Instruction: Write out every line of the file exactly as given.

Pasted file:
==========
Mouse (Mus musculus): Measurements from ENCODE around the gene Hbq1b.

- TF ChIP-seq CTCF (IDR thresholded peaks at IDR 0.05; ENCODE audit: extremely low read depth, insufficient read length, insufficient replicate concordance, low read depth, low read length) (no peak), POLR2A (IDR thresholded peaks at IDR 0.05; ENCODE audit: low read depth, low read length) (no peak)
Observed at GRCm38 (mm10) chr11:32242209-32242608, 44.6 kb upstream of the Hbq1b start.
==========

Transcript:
Mouse (Mus musculus): Measurements from ENCODE around the gene Hbq1b.

- TF ChIP-seq CTCF (IDR thresholded peaks at IDR 0.05; ENCODE audit: extremely low read depth, insufficient read length, insufficient replicate concordance, low read depth, low read length) (no peak), POLR2A (IDR thresholded peaks at IDR 0.05; ENCODE audit: low read depth, low read length) (no peak)
Observed at GRCm38 (mm10) chr11:32242209-32242608, 44.6 kb upstream of the Hbq1b start.